Academic journal article PSYART

Understanding the Significance and Purpose of Violence in the Short Stories of Roald Dahl

Academic journal article PSYART

Understanding the Significance and Purpose of Violence in the Short Stories of Roald Dahl

Article excerpt

2. Introduction

a) Dahl's Short Stories: The Critical Reception

Roald Dahl's most successful short stories are a savage, sophisticated fusion of stylistic, formal and thematic elements derived from the American short fiction of Edgar Allen Poe, O. Henry and Ernest Hemingway. Such stories combine taut economy with a vivid eye for detail, an elegance of writing and a real virtuosity in plotting. They are also eminently imitable because they characteristically brandish an unexpected, remarkable and quite unforgettable conclusion. For this reason, these stories are introduced to students of creative writing across Great Britain as master-works of the form, or as models to be aspired to. Dahl's short story has long enjoyed such success and influence, for at their height in the late 1940s and 1950s his collections Someone Like You, Kiss, Kiss and Switch Bitch were remarkable for being best-sellers in a market dominated by novels and autobiographies. His stories seem to have sold all over the world in a number of different languages and they seem to have made Dahl into something of a celebrity (Howard 2004). Some of them were even translated onto the small-screen by Alfred Hitchcock, where they went out to a world-wide audience in the form of Tales of the Unexpected. The stories were clearly influential and Philip Howard describes them as "trendsetters of the fashionable 1960s genre of black comedy" (Howard 2004). Their mark may be discerned in other important works of the period such as Ernest Bloch's Psycho, which resembles Dahl's short story 'The Landlady' to a remarkable degree and also incorporates the type of unexpected ending Dahl most favoured. The critical reception Dahl's work purchased in this period seems almost unanimously in his favour. He received three prestigious Writers of America's Edgar Allen Poe Awards for the stories and newspapers saw in his work a great achievement. An unsigned reviewer in Books and Booksmen described Dahl as "a master of horror" (Warren 1988: 19) and James Kelly acclaimed him in The New York Times as "the complete short story writer" (Kelly 1953: VII, 5).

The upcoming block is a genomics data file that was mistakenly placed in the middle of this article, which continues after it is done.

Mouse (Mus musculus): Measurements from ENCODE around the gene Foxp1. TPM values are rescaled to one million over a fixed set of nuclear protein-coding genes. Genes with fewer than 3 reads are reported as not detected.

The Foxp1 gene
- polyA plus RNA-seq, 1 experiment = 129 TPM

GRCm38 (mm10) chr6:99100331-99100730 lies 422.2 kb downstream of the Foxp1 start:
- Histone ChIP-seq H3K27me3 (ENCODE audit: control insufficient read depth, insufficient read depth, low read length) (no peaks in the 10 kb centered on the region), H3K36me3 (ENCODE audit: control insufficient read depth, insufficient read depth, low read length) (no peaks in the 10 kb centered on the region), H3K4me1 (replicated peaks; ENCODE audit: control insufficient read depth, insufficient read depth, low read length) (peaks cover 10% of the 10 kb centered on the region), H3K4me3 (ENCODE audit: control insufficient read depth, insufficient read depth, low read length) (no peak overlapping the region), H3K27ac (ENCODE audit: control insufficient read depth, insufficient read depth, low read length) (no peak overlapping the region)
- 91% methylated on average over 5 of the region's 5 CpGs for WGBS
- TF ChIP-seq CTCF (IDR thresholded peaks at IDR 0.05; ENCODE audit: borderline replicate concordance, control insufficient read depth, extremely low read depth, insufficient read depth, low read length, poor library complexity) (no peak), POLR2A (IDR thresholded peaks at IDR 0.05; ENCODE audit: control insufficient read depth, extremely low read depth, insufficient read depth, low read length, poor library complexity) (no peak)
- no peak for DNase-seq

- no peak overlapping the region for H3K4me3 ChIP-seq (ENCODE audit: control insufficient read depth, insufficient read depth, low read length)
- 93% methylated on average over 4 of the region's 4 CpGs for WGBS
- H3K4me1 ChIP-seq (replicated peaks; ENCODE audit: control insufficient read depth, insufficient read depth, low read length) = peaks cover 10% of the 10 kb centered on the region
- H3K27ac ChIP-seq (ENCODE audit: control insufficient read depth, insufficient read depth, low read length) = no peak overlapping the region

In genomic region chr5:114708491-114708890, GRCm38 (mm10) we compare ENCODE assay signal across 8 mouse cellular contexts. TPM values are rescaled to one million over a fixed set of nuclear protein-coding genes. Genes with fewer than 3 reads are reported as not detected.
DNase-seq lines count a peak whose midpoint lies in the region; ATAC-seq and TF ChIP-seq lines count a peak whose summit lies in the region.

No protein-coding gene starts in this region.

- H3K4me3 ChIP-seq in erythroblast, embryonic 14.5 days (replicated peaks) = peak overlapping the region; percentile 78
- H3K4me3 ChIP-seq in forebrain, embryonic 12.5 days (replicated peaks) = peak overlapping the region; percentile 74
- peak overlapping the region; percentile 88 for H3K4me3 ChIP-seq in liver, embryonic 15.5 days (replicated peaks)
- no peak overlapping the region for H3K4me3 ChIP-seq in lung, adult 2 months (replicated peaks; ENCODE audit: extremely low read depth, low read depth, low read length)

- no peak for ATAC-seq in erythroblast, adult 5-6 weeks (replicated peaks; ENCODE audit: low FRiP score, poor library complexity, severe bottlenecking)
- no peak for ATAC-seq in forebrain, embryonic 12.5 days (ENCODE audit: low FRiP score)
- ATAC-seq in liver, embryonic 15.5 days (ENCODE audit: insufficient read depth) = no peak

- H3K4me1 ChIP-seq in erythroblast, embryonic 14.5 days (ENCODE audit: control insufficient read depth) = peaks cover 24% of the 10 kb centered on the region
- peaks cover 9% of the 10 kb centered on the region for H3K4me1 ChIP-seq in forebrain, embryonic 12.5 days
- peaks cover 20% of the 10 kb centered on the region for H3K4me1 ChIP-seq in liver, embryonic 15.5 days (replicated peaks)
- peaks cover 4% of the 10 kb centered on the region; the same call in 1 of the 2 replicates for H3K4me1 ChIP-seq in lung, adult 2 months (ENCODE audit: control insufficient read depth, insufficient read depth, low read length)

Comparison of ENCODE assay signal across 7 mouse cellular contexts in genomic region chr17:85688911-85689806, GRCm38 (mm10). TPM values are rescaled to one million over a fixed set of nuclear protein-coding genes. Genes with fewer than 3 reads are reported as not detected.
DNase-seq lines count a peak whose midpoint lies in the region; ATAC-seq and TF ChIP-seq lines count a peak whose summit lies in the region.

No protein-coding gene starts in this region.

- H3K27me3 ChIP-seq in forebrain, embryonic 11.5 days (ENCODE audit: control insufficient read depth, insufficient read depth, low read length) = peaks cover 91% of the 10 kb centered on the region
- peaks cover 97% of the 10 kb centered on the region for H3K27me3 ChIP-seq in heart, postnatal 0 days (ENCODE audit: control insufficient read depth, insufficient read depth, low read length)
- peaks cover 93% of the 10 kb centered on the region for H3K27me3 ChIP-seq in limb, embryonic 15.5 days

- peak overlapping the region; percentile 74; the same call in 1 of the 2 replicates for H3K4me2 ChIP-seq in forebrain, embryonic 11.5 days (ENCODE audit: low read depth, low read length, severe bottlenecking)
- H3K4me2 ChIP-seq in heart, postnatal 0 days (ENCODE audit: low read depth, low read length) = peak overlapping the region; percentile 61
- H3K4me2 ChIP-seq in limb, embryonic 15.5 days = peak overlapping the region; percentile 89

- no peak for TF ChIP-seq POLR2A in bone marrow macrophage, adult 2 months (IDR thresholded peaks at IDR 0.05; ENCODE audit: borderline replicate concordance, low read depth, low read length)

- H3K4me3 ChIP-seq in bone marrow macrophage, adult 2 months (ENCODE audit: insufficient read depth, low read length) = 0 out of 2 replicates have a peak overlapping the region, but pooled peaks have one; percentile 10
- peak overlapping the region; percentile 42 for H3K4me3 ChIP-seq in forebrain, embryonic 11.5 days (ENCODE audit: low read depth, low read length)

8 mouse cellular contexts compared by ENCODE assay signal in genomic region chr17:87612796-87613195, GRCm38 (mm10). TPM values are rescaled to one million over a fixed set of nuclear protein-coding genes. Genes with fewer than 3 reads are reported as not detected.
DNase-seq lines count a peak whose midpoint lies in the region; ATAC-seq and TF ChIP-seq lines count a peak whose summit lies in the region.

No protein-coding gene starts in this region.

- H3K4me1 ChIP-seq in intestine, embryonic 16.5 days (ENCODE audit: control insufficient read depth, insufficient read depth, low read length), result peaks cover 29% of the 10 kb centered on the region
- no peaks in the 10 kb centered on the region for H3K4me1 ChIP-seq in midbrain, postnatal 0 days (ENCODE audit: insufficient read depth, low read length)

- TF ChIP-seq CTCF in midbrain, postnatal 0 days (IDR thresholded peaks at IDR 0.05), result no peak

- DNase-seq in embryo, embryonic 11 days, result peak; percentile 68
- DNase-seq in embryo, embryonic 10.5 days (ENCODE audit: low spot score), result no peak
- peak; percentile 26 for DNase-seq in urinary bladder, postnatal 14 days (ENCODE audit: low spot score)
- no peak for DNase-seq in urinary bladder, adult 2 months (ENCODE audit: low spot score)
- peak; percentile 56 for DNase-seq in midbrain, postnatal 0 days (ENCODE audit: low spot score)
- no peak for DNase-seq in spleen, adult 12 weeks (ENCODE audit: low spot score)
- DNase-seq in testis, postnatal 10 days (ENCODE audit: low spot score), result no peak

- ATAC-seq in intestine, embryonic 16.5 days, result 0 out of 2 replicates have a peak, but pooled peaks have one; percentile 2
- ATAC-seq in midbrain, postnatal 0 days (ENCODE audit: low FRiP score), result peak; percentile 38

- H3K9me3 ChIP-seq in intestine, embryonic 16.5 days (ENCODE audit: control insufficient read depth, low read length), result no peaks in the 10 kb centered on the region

It has now been almost seventy years since the short stories achieved for Dahl "immense popularity as well as critical acclaim" (West 1992: 20). Today, although Dahl is best known for his children's books and "there is considerable disagreement about the overall quality of Dahl's short fiction and the duration of his most successful literary period" (Grigsby 1994: 41), Dahl continues to enjoy popularity and critical standing for his adult short stories. The entire collection has recently been republished as a 'World Classic' in the prestigious Everyman's library as a reflection of the ongoing attention that the work receives and in a recent review of the reissued collection, Dennis Drabelle writes that Dahl has "a magician's touch unsurpassed in 20th-century fiction" (Drabelle 2006). Indeed, the stories in Someone Like You and Kiss, Kiss have been used to support the claim that Dahl "merits canonical-writer status in literary history" (Grigsby 1994: 44). Alan Warren has similarly written that the stories

have earned (Dahl) an enviable niche, not only in the genre of mystery/suspense fiction, but among the great short story writers of the twentieth century, including James Joyce, Frank O'Connor, Saki, John Collier, Katherine Mansfield, John Cheever and Ernest Hemingway, among others (Warren 1988: 9).

Jeremy Treglown echoes this in his biography of Dahl, writing that a "handful of his stories for adults are among the most memorable written by a British author since the beginning of the Second World War" (Treglown 1994: 8). A quotation from a review of The Times on the back cover of Dahl's Collected Short Stories claims that he is "(o)ne of the most widely read and influential writers of our generation" and similarly, the Observer calls him nothing less than "(t)he absolute master of the twist-in-the-tale".

Yet, for all the praise lavished upon Dahl, for all the astonishment and excitement at his excellence, for all his influence, in reading his most successful collections Someone Like You, Kiss, Kiss and Switch Bitch there has been an element of sheer incomprehension. …

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